As I was reading the Napa Valley Register yesterday I noticed this announcement about a book signing that’s taking place at a local art gallery tomorrow evening. It caught my eye because the author, who was a prominent local caterer, said that she advocates a “cave-man” diet for optimum health.
I recently read the book The Paleo Diet and believe that it contains a lot of good information. I’ve also seen that following a strict paleo eating plan would be very challenging. Eliminating all agriculture-based foods (dairy, grains, fatty meats, added salt) from your diet is a huge shift, and it eliminates many of our most common staples (bread, rice, potatoes).
There were quite a few recipes in The Paleo Diet book, but nothing that was tempting enough to make me give it a try. So I thought it might be interesting to see what someone who made a living by cooking in our food-centric valley could do to make the caveman diet a little more palatable.
I looked up her website, Cuisine for Whole Health, to see if I could get additional information. Unfortunately there wasn’t much to see–the Recipes for Whole Health tab only listed two entries. It was enlightening though, to see how a professional develops full, rich flavors even with the limitations of paleo ingredients.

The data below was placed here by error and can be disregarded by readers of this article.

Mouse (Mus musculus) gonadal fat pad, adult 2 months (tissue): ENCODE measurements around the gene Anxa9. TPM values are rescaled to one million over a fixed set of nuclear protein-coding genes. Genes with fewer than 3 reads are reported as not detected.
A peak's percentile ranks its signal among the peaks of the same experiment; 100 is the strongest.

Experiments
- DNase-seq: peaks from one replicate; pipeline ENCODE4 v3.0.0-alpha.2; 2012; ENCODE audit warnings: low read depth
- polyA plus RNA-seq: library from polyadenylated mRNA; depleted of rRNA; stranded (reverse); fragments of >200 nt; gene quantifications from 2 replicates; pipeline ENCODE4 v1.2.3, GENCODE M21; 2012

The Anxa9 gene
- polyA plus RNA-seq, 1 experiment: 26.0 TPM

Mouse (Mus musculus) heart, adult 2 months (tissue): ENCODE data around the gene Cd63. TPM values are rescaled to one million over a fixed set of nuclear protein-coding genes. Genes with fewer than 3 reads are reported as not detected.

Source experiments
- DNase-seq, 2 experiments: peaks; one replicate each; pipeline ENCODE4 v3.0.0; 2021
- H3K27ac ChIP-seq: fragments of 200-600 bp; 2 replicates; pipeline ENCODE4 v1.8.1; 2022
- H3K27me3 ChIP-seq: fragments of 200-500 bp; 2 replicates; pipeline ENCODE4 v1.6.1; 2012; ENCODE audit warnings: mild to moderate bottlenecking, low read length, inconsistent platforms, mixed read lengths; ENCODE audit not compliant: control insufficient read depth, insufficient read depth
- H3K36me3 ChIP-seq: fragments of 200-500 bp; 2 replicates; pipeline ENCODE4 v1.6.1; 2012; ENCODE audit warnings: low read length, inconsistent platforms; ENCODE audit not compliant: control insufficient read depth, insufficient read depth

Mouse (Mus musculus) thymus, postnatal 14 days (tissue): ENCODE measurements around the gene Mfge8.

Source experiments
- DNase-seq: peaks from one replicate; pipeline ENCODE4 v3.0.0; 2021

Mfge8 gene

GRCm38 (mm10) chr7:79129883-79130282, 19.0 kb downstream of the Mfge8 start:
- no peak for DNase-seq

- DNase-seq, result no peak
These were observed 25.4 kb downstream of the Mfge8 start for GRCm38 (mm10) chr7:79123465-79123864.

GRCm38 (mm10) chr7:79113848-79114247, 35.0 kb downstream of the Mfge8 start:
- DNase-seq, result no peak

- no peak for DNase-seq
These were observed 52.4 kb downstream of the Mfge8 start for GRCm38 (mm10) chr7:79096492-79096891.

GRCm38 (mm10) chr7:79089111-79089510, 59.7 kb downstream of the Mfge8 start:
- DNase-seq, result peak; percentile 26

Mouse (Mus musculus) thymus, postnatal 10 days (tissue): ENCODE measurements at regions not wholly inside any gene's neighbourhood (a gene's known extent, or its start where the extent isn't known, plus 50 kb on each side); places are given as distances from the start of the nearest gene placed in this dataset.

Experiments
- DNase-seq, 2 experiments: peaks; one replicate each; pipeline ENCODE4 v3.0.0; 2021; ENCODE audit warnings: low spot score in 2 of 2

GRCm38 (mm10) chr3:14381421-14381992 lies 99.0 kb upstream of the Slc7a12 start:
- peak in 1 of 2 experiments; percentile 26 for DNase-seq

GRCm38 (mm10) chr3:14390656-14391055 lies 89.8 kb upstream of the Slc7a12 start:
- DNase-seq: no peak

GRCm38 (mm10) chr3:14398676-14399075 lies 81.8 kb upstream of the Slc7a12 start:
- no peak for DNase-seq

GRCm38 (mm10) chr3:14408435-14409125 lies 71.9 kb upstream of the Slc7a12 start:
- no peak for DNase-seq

She cheats…a lot. The main recipe, a roasted chicken, uses a full stick of butter, brown rice flour, and is liberal with the salt. Sorry, that’s not caveman, it’s not even close. The second recipe is for baked eggs, and along with the aforementioned butter and salt, it adds a healthy liberal dose of whipping cream. Seemingly the only nod to the paleo diet is that she suggests that the chicken and eggs be “pastured or range-fed”.
Judging by her website, she seems to be more into “sustainable” practices and organic vegetables than anything else. Her mention of the caveman diet in her press release seems to be more of an add-on idea to seem trendy and sell more books.
The recipes do sound like they’d be tasty, but they definitely don’t fall into the paleo category. And if those are the best ideas of foods for “whole health” she can come up with, I think that’s one book I will be skipping.